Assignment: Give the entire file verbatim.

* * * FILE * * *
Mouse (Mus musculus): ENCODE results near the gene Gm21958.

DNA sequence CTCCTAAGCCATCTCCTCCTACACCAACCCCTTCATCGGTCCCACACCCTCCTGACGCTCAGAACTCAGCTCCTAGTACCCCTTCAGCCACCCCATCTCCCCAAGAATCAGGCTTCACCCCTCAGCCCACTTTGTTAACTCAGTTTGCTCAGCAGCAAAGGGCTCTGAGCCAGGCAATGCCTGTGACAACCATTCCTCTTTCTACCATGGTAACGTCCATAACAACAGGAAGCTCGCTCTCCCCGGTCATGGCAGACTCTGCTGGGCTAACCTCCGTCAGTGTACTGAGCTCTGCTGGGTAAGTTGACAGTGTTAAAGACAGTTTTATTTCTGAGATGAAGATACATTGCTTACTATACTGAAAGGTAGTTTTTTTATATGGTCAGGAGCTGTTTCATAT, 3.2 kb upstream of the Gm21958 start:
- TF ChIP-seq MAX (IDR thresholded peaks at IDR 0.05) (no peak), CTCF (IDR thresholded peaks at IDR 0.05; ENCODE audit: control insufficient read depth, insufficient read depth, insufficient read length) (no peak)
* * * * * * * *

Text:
Mouse (Mus musculus): ENCODE results near the gene Gm21958.

DNA sequence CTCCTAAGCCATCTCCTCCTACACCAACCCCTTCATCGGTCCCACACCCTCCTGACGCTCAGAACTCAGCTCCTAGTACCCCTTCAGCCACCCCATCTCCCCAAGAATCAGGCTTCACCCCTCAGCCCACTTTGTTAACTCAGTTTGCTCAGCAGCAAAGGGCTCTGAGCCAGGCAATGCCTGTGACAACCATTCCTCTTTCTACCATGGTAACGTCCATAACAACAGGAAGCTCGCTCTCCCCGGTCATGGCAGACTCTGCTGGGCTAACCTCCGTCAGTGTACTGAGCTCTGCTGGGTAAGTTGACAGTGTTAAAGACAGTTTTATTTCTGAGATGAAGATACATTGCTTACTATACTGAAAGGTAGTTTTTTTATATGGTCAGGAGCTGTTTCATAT, 3.2 kb upstream of the Gm21958 start:
- TF ChIP-seq MAX (IDR thresholded peaks at IDR 0.05) (no peak), CTCF (IDR thresholded peaks at IDR 0.05; ENCODE audit: control insufficient read depth, insufficient read depth, insufficient read length) (no peak)